Component manufacturers continually outdo themselves, adding functions while reducing size. The end game is a “marketing breakthrough,” where the company can compare its chipset to the others and claim to take up the least amount of PCB real estate. While that claim may be technically true, the part where the fan-out is left to the designer is the unspoken cost of chip-scale packaging.

The standard plated through-hole via. The plated through-hole via still has a long runway. On plenty of devices, the pitch of the pins supports through vias in the go-to size of 8-mil drill with 18-mil capture pads on all layers. This is the usual size for Class 2 commercial applications and permits up to 90° of the drilled/plated hole to break out from the 18-mil pad. Thicker boards want larger holes, as the fabricator doesn’t want to deal with plating high aspect ratio holes. The common 0.062" board thickness is in the sweet spot.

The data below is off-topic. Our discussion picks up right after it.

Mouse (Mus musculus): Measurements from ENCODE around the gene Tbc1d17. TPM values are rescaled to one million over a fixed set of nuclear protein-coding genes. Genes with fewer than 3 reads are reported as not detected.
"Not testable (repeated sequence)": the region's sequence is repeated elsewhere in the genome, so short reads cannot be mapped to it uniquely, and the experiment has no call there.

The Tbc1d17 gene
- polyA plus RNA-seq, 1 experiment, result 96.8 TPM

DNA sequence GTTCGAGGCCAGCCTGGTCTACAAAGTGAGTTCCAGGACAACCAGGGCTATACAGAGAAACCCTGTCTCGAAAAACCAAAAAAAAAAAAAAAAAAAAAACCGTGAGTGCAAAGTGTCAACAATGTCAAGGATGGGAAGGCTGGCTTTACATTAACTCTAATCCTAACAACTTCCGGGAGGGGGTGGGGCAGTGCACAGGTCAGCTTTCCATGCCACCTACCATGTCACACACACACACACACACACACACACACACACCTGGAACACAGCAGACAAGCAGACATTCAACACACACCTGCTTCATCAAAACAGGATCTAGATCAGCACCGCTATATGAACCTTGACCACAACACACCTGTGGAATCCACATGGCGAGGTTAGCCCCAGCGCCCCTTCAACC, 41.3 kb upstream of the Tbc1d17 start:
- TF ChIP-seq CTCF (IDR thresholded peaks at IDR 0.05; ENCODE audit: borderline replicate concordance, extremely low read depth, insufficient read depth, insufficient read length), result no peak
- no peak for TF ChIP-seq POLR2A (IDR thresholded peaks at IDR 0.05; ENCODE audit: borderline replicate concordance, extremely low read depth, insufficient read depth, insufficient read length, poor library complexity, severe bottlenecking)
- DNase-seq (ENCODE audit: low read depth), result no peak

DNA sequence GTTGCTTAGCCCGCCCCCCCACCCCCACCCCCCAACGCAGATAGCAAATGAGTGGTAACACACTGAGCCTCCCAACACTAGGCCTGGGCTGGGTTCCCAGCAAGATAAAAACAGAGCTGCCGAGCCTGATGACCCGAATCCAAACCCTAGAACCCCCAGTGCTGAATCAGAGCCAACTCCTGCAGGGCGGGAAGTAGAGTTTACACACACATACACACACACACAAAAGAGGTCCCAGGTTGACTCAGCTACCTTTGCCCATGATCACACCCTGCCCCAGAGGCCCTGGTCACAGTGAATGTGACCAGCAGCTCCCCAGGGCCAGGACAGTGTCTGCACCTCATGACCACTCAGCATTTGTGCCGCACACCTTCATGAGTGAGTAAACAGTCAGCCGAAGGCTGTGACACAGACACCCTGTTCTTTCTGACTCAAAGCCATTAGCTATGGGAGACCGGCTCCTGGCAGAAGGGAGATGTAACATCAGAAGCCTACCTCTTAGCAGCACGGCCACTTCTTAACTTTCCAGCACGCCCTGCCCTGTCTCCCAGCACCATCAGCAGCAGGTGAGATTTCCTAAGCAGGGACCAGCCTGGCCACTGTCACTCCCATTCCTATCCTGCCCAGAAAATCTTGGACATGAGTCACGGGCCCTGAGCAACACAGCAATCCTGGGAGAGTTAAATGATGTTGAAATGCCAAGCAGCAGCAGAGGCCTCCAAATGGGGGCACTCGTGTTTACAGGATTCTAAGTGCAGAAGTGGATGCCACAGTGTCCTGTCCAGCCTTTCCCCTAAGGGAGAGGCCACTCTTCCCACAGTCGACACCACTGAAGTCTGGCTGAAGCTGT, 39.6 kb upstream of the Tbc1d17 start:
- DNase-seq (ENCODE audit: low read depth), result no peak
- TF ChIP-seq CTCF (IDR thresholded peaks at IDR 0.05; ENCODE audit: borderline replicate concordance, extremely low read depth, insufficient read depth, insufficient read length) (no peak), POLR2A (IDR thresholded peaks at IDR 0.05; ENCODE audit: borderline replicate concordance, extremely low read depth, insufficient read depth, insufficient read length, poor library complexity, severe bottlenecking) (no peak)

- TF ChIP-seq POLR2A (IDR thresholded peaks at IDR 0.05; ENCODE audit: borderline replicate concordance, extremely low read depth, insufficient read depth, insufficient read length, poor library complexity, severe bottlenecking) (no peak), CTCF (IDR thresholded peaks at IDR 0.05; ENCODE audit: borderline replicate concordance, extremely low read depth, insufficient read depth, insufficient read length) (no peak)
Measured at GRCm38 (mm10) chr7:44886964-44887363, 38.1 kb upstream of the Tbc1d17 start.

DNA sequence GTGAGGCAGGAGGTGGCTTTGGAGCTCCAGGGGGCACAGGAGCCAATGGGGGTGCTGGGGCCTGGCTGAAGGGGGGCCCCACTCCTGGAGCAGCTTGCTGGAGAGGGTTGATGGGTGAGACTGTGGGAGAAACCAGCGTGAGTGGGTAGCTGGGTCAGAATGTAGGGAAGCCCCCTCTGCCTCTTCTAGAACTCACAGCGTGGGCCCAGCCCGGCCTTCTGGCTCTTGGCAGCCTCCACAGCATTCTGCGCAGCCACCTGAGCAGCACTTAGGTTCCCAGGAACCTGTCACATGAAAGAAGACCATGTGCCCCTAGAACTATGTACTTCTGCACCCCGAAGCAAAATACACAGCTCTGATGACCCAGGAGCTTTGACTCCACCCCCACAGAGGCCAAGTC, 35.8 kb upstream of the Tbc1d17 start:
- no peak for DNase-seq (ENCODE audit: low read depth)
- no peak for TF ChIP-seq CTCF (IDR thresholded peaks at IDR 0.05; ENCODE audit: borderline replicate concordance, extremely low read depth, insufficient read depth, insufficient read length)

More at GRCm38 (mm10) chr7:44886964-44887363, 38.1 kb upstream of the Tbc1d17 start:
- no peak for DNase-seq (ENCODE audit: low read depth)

(I will continue using mils for drill/pad sizes and metric units for device pitches. The two systems are blended in the real world, where there are CAM operators and SI/PI people who use mils, and they set the rules. Meanwhile, the chipmakers have settled into decreasing the pin pitch from one rounded metric number to another. I could call it 127µm or 5 mils. The point is to be comfortable with the common units of measure.)

Now, where was I?